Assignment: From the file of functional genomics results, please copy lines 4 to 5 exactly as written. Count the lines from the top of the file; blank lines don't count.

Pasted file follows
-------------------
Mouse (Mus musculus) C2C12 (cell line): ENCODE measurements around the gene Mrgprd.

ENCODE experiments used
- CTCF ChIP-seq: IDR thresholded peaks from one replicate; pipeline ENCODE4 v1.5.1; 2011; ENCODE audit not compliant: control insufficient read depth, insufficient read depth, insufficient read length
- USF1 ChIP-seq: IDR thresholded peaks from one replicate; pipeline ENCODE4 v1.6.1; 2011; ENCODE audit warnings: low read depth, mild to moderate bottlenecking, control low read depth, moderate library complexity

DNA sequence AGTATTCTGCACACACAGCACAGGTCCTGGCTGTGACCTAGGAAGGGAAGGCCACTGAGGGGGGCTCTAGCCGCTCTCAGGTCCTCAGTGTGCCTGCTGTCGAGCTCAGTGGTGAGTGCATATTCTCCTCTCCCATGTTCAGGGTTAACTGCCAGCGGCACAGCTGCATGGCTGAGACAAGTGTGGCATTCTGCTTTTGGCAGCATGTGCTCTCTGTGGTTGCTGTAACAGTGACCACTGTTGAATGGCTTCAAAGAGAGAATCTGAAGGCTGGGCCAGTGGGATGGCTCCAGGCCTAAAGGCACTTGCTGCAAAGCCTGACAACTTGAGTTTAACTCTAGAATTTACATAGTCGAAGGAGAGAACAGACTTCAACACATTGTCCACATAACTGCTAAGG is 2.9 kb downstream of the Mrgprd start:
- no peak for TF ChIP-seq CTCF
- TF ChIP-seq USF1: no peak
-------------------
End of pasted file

- USF1 ChIP-seq: IDR thresholded peaks from one replicate; pipeline ENCODE4 v1.6.1; 2011; ENCODE audit warnings: low read depth, mild to moderate bottlenecking, control low read depth, moderate library complexity

DNA sequence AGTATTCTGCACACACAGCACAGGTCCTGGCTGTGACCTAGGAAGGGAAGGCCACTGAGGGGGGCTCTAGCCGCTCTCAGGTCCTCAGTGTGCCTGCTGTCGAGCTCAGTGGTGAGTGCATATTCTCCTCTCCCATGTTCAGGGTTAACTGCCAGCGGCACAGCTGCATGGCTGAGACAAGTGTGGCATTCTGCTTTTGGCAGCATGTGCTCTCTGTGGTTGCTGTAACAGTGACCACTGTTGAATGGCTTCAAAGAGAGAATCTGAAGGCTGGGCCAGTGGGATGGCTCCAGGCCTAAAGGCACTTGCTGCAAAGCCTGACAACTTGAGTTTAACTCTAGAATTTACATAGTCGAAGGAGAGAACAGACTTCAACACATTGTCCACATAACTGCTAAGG is 2.9 kb downstream of the Mrgprd start: